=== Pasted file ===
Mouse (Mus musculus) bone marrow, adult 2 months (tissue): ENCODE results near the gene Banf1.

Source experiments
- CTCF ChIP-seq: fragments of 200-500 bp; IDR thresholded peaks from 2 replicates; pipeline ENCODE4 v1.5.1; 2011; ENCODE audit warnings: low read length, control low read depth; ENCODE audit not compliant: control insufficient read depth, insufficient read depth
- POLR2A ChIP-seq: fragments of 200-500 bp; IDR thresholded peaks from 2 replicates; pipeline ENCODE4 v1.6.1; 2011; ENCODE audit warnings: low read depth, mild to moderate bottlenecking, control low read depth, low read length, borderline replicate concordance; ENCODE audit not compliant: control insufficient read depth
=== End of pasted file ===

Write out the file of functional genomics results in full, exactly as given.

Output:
Mouse (Mus musculus) bone marrow, adult 2 months (tissue): ENCODE results near the gene Banf1.

Source experiments
- CTCF ChIP-seq: fragments of 200-500 bp; IDR thresholded peaks from 2 replicates; pipeline ENCODE4 v1.5.1; 2011; ENCODE audit warnings: low read length, control low read depth; ENCODE audit not compliant: control insufficient read depth, insufficient read depth
- POLR2A ChIP-seq: fragments of 200-500 bp; IDR thresholded peaks from 2 replicates; pipeline ENCODE4 v1.6.1; 2011; ENCODE audit warnings: low read depth, mild to moderate bottlenecking, control low read depth, low read length, borderline replicate concordance; ENCODE audit not compliant: control insufficient read depth